Potato Soup Recipe; Cycling High Protein and High Carb

I have a post I’m drafting that’s about blood work I just had done that I find interesting. Still waiting for some of the results, so I’ll put this up in the meantime.

You saw what I was eating in Mexico recently (here and here). Reasonably carbby. Then we went to Vegas for a couple of days, and it was more LC, high protein.

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Enormous Prime Rib

I had this two nights in a row at Primarily Prime Rib, perfect medium rare pink. In this case, I opted for their demi-glace, which was quite good, though different. Second time, the standard “au jus.”

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Big Ribeye

This was at CV Steak in the Carson Valley Casino, Gardnerville, NV. Since I was in high protein mode, I ate only half of that dressed half of the tater. Bea didn’t eat any of her giant potato, so the 1 3/4 potatoes went home with us where, the next evening I used them and two other taters to make soup in under 30 minutes, entering my low protein, high-carb mode.

Quick Potato Soup

  • As many potatoes as you want, peeled and cut into thirds
  • 1 slice of bacon per potato
  • 1/4 medium yellow onion per potato, chopped (substitute or mix leeks or shallots, as desired)
  • 1/2 clove fresh garlic per potato, crushed
  • 1/2 tsp dried parsley per potato
  • 1/4 cup whole milk per potato
  • Salt & pepper to taste
  1. Chop your bacon and fry it to a “medium sweat.” You’re not looking for bacon bits. Remove with a slotted spoon to your pot.
  2. Add your potatoes, onions, and garlic.
  3. Cover (just barely) and bring to a boil.
  4. When soft, mash the whole thing up.
  5. Add milk, dried parsley, reduce to desired soupy consistency, salt and pepper to taste.
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You can, of course, use cream or H&H, but I’m preferring whole foods these days and plus, I like to keep the fat lower during my high carb excursions.

Here’s a typical breakfast, no meat. Sometimes it’s potatoes, sometimes beans.

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Eggs scrambled in a little butter, boiled and cooled potatoes, then lightly fried. Slice of rye toast with a single pat of butter (not WAPF tooth mark levels), small glass of orange juice.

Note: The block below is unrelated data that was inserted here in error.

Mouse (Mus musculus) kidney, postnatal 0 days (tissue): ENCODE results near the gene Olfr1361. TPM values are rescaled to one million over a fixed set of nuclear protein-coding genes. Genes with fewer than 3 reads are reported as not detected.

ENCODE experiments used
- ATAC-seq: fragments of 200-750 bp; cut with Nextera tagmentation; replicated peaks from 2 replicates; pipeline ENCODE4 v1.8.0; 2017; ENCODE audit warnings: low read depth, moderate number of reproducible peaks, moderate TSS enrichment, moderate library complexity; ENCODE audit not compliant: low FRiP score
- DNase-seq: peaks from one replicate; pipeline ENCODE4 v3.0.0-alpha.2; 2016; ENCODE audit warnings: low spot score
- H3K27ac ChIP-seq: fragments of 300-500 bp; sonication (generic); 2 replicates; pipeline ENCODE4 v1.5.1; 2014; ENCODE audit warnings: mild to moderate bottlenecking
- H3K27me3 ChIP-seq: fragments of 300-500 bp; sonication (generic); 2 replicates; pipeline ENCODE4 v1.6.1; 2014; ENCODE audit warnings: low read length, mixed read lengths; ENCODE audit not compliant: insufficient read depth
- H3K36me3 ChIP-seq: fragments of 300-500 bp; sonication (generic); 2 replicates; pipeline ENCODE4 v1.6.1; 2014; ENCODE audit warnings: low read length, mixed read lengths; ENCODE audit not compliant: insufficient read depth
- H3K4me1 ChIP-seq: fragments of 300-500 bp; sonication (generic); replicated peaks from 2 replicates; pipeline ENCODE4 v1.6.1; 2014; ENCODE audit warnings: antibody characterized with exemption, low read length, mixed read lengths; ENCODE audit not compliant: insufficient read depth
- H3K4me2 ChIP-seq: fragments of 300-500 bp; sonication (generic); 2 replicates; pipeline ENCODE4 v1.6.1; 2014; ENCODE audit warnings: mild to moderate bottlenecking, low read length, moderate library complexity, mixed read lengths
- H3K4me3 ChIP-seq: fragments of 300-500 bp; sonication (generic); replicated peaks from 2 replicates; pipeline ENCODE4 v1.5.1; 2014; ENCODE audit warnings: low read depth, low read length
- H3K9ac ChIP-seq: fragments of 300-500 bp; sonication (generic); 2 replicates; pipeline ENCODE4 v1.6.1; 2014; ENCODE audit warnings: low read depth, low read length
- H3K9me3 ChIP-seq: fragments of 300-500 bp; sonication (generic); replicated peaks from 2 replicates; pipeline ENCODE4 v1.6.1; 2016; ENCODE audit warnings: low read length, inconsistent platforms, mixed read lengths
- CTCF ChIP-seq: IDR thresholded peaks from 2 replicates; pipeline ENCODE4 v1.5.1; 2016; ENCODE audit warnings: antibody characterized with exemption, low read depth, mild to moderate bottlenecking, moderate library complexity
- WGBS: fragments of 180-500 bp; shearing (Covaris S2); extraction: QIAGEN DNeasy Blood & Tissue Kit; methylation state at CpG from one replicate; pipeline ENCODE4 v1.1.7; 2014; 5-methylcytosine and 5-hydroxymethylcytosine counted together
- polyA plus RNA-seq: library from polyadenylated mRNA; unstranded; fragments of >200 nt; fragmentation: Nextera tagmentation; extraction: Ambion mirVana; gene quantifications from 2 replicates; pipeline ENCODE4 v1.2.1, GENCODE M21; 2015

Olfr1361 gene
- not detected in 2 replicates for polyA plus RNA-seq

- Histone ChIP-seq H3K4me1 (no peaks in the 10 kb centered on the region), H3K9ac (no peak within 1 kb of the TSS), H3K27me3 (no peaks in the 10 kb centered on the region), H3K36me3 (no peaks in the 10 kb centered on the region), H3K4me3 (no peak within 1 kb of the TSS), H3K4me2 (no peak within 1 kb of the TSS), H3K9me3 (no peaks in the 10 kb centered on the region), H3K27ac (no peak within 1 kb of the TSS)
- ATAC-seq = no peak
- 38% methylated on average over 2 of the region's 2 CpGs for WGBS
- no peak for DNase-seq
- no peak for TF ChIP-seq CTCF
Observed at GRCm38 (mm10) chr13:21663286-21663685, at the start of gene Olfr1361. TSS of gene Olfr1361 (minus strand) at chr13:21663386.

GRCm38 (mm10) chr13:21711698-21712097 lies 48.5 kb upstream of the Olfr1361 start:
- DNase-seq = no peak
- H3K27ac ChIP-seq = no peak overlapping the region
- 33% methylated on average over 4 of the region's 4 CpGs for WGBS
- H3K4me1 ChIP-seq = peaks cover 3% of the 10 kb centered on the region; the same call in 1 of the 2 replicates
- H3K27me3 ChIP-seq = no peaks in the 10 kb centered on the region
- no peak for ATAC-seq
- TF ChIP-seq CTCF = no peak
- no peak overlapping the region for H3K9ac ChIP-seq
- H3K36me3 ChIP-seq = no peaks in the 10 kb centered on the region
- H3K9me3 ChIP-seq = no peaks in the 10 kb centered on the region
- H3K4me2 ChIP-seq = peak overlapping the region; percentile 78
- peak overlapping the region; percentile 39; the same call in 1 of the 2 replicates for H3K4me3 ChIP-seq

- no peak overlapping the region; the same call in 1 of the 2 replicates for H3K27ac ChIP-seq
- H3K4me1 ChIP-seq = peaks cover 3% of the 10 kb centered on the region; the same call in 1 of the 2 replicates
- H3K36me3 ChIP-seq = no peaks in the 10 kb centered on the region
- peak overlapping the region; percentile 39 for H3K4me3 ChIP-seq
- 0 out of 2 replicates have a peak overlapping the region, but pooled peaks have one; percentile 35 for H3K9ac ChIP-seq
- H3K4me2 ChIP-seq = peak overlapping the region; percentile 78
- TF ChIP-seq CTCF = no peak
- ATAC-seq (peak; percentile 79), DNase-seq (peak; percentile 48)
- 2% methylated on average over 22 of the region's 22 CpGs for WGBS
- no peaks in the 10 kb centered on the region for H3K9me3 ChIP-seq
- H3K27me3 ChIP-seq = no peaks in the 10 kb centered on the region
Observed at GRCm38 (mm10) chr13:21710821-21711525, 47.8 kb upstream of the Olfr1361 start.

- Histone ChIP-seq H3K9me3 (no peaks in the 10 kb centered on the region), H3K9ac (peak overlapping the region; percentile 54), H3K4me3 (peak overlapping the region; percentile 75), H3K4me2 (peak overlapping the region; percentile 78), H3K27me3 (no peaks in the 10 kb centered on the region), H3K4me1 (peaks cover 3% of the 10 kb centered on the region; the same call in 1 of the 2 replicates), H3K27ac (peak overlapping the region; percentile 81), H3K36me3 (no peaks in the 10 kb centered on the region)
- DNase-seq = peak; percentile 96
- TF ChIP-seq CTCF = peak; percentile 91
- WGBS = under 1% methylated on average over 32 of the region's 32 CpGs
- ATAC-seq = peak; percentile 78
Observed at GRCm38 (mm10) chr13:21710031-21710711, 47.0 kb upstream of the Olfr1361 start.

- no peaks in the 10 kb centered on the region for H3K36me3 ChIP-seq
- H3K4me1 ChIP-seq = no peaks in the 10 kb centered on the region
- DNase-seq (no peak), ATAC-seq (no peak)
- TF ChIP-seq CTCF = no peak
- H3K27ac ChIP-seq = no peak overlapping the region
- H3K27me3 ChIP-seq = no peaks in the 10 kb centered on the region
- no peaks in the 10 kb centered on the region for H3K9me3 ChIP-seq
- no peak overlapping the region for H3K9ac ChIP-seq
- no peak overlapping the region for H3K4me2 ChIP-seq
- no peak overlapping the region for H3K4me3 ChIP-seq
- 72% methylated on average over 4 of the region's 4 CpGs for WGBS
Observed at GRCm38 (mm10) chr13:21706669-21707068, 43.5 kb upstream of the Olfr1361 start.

I’ll show you my new lipid panel from a few months of cycling things like this, later tonight or tomorrow.

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  1. Bret on December 7, 2014 at 20:30

    Looks freaking fantastic. In fact, seeing that makes me angry to be away from home for a few weeks without a kitchen to cook in.

  2. Dan on December 7, 2014 at 22:30

    I think my diet has converged to be incredibly close to yours now. I go for days just eating meat and veges, and then I hit the carbs when I crave them.

  3. Reid on December 8, 2014 at 03:11

    Really random question: what is your strategy for cleaning the kitchen after cooking a big meal?

    • Richard Nikoley on December 8, 2014 at 07:23

      My mom always taught me to clean as I go. Bea is often amazed that after dinner there is little to clean.

      Exception is a big dinner party where I’m boozing and mingling. But that’s simple too. I have everyone else clean up. :)

      In some cases, we just leave the whole thing to the next morning.

  4. John on December 8, 2014 at 08:15

    Potato leek soup is so good. Its interesting to me how many people have no idea what a leek is, and are confused when they see it. My immersion blender hasn’t been used for anything else.

    I’d always heard that eliminating the cream (leaving no dairy) would result in a strikingly similar final product; I will give the milk a go in lieu of cream soon.

    • Richard Nikoley on December 9, 2014 at 07:13

      John, I’d also suggest giving the potato masher a go instead of the blender, and leave lumps and chunks. I’ve done it both ways and prefer the latter. Personal preference, of course.

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